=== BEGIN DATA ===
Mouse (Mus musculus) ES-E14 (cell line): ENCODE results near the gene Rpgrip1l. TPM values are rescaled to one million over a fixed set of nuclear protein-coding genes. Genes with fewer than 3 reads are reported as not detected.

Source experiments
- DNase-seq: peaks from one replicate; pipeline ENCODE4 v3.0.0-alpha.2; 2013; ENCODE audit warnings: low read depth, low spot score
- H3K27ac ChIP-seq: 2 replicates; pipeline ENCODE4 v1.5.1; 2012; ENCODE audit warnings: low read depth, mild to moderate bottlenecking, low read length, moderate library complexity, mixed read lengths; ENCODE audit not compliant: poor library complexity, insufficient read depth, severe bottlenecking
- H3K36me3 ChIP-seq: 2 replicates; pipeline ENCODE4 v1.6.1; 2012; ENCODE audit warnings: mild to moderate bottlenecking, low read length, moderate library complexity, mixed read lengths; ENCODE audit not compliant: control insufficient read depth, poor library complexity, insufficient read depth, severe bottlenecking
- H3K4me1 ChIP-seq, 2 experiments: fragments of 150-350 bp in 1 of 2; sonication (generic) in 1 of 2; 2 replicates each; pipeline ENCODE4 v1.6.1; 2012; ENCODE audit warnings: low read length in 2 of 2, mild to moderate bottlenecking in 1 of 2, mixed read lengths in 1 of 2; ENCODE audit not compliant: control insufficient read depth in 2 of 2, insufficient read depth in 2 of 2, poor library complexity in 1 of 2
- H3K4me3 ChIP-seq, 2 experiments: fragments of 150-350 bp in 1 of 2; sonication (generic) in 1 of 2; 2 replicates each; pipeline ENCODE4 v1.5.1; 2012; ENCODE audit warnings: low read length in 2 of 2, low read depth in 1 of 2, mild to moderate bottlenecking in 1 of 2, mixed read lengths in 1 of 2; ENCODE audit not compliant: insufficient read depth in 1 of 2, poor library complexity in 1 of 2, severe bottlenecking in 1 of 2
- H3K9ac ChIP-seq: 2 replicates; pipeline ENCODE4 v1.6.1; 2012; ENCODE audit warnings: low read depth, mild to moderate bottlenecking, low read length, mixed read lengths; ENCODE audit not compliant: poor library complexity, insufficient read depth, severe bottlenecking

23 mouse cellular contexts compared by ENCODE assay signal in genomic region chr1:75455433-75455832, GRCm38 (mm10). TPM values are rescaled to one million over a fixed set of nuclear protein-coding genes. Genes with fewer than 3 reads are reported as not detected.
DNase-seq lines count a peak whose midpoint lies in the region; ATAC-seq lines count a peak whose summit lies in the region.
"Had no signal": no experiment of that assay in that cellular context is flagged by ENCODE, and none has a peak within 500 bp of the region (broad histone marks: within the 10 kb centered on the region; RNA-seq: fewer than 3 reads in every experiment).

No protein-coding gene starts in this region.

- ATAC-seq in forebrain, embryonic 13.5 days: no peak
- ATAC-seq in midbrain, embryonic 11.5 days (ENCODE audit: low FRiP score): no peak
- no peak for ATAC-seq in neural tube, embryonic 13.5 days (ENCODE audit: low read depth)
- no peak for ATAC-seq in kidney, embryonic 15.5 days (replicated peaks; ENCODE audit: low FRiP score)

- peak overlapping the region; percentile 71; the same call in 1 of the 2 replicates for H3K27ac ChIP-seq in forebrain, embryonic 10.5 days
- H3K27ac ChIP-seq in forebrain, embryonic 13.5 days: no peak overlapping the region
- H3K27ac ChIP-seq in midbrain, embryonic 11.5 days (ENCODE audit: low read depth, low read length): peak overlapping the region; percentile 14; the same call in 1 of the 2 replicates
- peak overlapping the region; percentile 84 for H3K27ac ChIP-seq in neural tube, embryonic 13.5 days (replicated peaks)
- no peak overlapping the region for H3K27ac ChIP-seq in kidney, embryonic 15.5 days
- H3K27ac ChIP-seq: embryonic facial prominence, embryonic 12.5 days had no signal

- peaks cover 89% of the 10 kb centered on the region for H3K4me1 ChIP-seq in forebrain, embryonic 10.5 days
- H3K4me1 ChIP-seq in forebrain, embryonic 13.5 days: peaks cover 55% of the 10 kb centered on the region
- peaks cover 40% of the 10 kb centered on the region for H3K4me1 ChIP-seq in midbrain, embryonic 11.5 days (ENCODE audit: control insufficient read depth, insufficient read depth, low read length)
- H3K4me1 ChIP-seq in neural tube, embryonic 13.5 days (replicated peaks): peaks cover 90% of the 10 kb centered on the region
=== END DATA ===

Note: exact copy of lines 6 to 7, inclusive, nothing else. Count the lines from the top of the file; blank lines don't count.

- H3K4me1 ChIP-seq, 2 experiments: fragments of 150-350 bp in 1 of 2; sonication (generic) in 1 of 2; 2 replicates each; pipeline ENCODE4 v1.6.1; 2012; ENCODE audit warnings: low read length in 2 of 2, mild to moderate bottlenecking in 1 of 2, mixed read lengths in 1 of 2; ENCODE audit not compliant: control insufficient read depth in 2 of 2, insufficient read depth in 2 of 2, poor library complexity in 1 of 2
- H3K4me3 ChIP-seq, 2 experiments: fragments of 150-350 bp in 1 of 2; sonication (generic) in 1 of 2; 2 replicates each; pipeline ENCODE4 v1.5.1; 2012; ENCODE audit warnings: low read length in 2 of 2, low read depth in 1 of 2, mild to moderate bottlenecking in 1 of 2, mixed read lengths in 1 of 2; ENCODE audit not compliant: insufficient read depth in 1 of 2, poor library complexity in 1 of 2, severe bottlenecking in 1 of 2